21. The last case is Nirmal Chunder v. Sarat Moni Debya (1898) 25 Cal. 911. There the testator for a number of years, was, as he was unable to write, in the habit of using a name stamp, which used to be attached by a servant to any document or paper he wanted to sign. He executed a will, and under his direction a servant affixed the impression of his same stamp on the said document. It was held that the execution of the will in this case was proper and came strictly within the meaning of the words used in Section 50, Succession Act, (now Section 63). There the learned Judges held that the affixing of the facsimile of the name is act making the mark, but really the affixing the name to the document. My learned brother considers that the method of execution in that case was held to be signing it through another person, i.e., the third mode; but with respect I differ and consider that it was held to be actual signing by the testator himself. The learned Judges quote Jenkyns v. Gaisford (1863) 11 W.R. 854, where the Judges indicate that the use of pen and ink is not necessary for signing and they say that 'a person may sign or put his name down by means of types, or if he 4t$e$ facsimile for signing his name, he may use it for his signature.' (The italics are mine). There is, no doubt, earlier on the page, a sentence which lends some support to the view that the writing of the testator's name by another person is what the section requires where the learned Judges say:
In the case of somebody else writing for him, it requires that he should write the name or put it in such a manner as would lead anybody else to see at once who the person was who executed the document.
22. But, as I read the judgment as a whole, the learned Judges considered the execution in that case to have been by the first mode, namely the testator Signing the will himself. Otherwise the remark that pen and ink are not necessary and that the person (person here clearly being testator) may sign or put his name by types or facsimiles seems irrelevant. I would also rely on the final words in the judgment
How let us see What the facts...are. It appears that for a number of years Janaki had been in the habit of using a name stamp as he was unable to read or write. That name stamp used to be kept by a servant, and under Janki's direction used to be attached to any document or papers he wanted to sign. That being so it appears to us that the learned District Judge was perfectly right in holding that the execution of the will in this case was proper and came strictly within the meaning of the words used in Section 50.
23. If my view of that case is correct, the matter before us did not arise, and the sentence which supports the view of the law taken by my learned brother is obiter. Even otherwise the words of the section appear to me so plain that I should feel bound by their natural meaning. Nor does the signature of this other person appear to me a mere technical requirement. If this other person puts his signature as having signed for the testator at the latter's request in his presence, and by his direction, his signature not only indicates who this other person is, but fixes him with the responsibility of the assertion that the will has really been executed by the testator through his hand. If the mere writing of the testator's name, without anything more, is sufficient, then parties may forge the signature of the testator, and subsequently, fearing that it may not pass as genuine, may allege that it is not, as it appears to be, his name signed by himself but his name was written on the document by some other person in his presence and under his direction, and this in spite of the fact that there is no indication of anything of the sort in the document. The proof would then rest only on oral evidence and it might easily be said that this third person was dead or had turned hostile.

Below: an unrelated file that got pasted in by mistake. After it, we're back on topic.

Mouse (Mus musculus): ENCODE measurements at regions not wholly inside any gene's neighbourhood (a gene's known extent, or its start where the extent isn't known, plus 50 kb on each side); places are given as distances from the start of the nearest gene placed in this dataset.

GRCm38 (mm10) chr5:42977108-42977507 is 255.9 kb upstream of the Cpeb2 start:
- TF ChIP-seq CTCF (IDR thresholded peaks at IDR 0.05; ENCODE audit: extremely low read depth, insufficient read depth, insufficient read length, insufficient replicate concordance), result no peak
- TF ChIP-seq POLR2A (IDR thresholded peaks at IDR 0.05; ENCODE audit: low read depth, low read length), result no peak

24. It may be argued that an execution of the testator by means of affixing his mark must similarly rest on oral evidence. To that I think there is a twofold reply. Firstly 'ex necessitate rerum,' if the affixing of his mark by the testator is allowed as a means of execution, then the proof must generally be oral and choice lies between disallowing such a method of execution altogether and accepting it with its necessary infirmities in the way of proof. As a matter of fact there might; be oases where a forged mark might be proved not to be that of the testator by comparison with some uniform mark which he had always used. So that it is not quite correct to say that the truth or other, wise of execution by mark must always depend entirely on oral evidence. But where another person is allowed to sign for the testator, and the implication of the section clearly is that this other person is able to sign his own name, why should the precaution that his signature must appear be omitted? I therefore do not consider that any argument against the view I take of the section can be raised from the fact that execution by affixture of mark must in most cases depend on oral evidence.
25. If my view on this question of law is incorrect, there still remains the second question of law discussed by my learned brother whether 'this scratch Rangammal's mark,' is the same as writing Rangammal's name. The solution of this point depends on, whether the words are to be read as a whole and equivalent to putting the signature of Rangammal, or in parts and as meaning no more than a statement that this is Rangammal's mark. Here I agree with my learned brother, but I would add that the nicety of this distinction affords to my mind another indication why this method of execution (when the party does not himself affix his mark) is not likely to have been that intended by the Legislature as a compliance with the third method of signing, Radha Krishna v. Subraya A.I.R. 1917 Mad. 900 is not of much use to us on this point though it would have been of help had Doraiswamy Ayyangar not signed his own name.